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Militants stage deadliest attack on Iraqi Christians

Despite rescue attempt, 58 die at Baghdad church

Nuns gathered in the northern Iraqi city of Erbil yesterday, the day after gunmen with grenades attacked a Catholic church in Baghdad. In addition to the deaths, 78 people were injured. Nuns gathered in the northern Iraqi city of Erbil yesterday, the day after gunmen with grenades attacked a Catholic church in Baghdad. In addition to the deaths, 78 people were injured. (Safin Hamed/ AFP/ Getty Images)
By Barbara Surk
Associated Press / November 2, 2010

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BAGHDAD — Iraq’s dwindling Christian community was grieving and afraid yesterday after militants seized a Baghdad church during evening Mass, held the congregation hostage, and triggered a raid by Iraqi security forces. The bloodbath left at least 58 people dead and 78 wounded — nearly everyone inside.

The attack, claimed by an organization linked to Al Qaeda, was the deadliest ever recorded against Iraq’s Christians, whose numbers have plummeted since the 2003 US-led invasion as the community has fled to other countries.

Outside Our Lady of Salvation church, Raed Hadi leaned against the car carrying his cousin’s coffin, waiting for the police to let him bury him on church grounds. “We Christians don’t have enough protection,’’ he said. “What shall I do now? Leave and ask for asylum?’’

Pope Benedict XVI denounced the assault as “ferocious’’ and called for renewed international efforts to broker peace in the region.

Prime Minister Nouri al-Maliki also condemned the siege, saying it was an attempt to drive more Christians out of the country.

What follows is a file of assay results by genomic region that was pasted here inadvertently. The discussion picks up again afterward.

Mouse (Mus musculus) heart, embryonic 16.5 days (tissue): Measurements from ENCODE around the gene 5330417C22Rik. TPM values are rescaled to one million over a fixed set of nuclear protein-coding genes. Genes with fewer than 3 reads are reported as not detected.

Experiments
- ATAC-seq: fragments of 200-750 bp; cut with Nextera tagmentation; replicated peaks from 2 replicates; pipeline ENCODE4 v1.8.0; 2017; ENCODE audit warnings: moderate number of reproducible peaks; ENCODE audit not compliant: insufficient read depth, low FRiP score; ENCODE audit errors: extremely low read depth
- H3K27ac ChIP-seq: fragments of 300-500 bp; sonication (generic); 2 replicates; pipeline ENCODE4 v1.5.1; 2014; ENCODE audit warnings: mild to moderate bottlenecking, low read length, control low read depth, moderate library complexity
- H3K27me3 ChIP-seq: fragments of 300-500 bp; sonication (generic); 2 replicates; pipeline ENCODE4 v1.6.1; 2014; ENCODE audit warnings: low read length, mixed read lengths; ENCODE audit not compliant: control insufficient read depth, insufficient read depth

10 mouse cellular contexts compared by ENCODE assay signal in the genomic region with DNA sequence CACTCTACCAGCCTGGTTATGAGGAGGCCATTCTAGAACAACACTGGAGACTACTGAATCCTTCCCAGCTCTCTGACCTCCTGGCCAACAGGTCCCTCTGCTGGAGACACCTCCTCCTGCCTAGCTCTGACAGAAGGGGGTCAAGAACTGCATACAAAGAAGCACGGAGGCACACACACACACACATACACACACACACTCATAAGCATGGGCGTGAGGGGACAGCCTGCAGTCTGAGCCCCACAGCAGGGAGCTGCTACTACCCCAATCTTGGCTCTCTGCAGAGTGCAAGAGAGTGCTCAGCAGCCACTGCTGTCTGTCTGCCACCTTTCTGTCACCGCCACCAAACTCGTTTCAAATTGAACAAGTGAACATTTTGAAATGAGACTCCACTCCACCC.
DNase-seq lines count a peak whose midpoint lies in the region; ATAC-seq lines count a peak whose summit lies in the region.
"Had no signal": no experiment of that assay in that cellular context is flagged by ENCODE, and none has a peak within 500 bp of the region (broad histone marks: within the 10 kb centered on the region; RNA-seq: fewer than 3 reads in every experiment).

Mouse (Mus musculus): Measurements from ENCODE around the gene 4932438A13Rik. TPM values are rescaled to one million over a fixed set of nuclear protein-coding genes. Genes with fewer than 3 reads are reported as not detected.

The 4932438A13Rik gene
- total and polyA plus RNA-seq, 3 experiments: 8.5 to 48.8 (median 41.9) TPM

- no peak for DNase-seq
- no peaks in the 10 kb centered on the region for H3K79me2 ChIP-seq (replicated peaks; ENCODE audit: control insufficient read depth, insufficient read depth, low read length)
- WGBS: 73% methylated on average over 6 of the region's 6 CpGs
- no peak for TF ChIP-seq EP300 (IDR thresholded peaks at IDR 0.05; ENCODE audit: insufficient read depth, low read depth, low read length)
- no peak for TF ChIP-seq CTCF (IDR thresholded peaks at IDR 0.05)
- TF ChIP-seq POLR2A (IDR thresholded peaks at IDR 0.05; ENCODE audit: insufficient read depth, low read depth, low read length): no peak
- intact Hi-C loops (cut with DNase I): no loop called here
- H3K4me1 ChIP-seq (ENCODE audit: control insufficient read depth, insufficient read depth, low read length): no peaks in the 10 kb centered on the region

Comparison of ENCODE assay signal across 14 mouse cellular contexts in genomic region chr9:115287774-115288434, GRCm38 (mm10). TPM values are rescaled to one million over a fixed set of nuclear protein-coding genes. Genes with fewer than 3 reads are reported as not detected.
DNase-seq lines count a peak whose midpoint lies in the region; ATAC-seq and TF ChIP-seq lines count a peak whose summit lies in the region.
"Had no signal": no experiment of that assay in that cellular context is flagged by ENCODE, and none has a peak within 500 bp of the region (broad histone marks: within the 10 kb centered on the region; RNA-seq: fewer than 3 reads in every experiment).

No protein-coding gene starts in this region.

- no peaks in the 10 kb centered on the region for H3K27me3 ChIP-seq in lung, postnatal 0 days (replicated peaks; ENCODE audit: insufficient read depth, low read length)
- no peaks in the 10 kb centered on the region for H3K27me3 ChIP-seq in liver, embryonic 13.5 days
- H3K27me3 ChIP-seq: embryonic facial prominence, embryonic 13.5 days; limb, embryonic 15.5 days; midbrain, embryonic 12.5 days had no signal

Islamic militants have systematically attacked Christians in Iraq since the collapse of Saddam Hussein’s regime, effectively chasing more than 1 million people out of the country, according to estimates from an adviser to Iraq’s top Catholic prelate, Chaldean Cardinal Emmanuel III Delly.

In an interview, the cardinal encouraged the country’s remaining 1.5 million Christians not to be driven off by the militants.

Sunday’s carnage began at dusk, when a deadly car bomb went off in the area. Militants wearing suicide vests and armed with grenades then attacked the Iraqi stock exchange, injuring two guards.

The attacks may have been an attempt by the militants to divert attention from their real target — the nearby church in an upscale Baghdad neighborhood.

The assault on the church soon followed. The gunmen went inside the structure and took about 120 worshippers hostage.

The dead included 12 police officers and five bystanders thought to have been killed by the blasts outside the church before the attackers stormed inside. Forty-one Christians inside the church also died, including two priests. Iraqi officials had initially provided a much lower death toll.

A statement posted late Sunday on a militant website, allegedly by the Islamic State of Iraq, appeared to claim responsibility for the attack. The group, which is linked to Al Qaeda in Iraq, said it would “exterminate Iraqi Christians’’ if Muslim women in Egypt were not freed.

Witnesses said hostages died both before and during the rescue. They described a terrifying scene in which they desperately tried to shield themselves from the violence.

One parishioner, Rauf Naamat, said militants began by throwing several grenades and spraying the crowd inside the church with gunfire. After the initial violence and chaos died down, the militants walked up to the priest celebrating the Mass, told him to lie down, and shot him, he said.

Naamat said he heard one of the attackers talking to what he thought was Iraqi security, threatening to blow themselves up if Iraqi forces stormed the building.

An Iraqi official said he had a phone conversation with a militant, who demanded that authorities release all Al Qaeda-linked prisoners starting with the women. The official said he judged by the militant’s accent and speech that he was not Iraqi.

When Iraqi special forces joined police and other officials already on the scene, they heard gunshots and decided to enter the church “to prevent the further loss of innocent lives,’’ said Lieutenant Colonel Terry L. Conder, a spokesman for US special forces.

The Iraqi official said that when the security forces stormed the church, the militants were shooting at the hostages.

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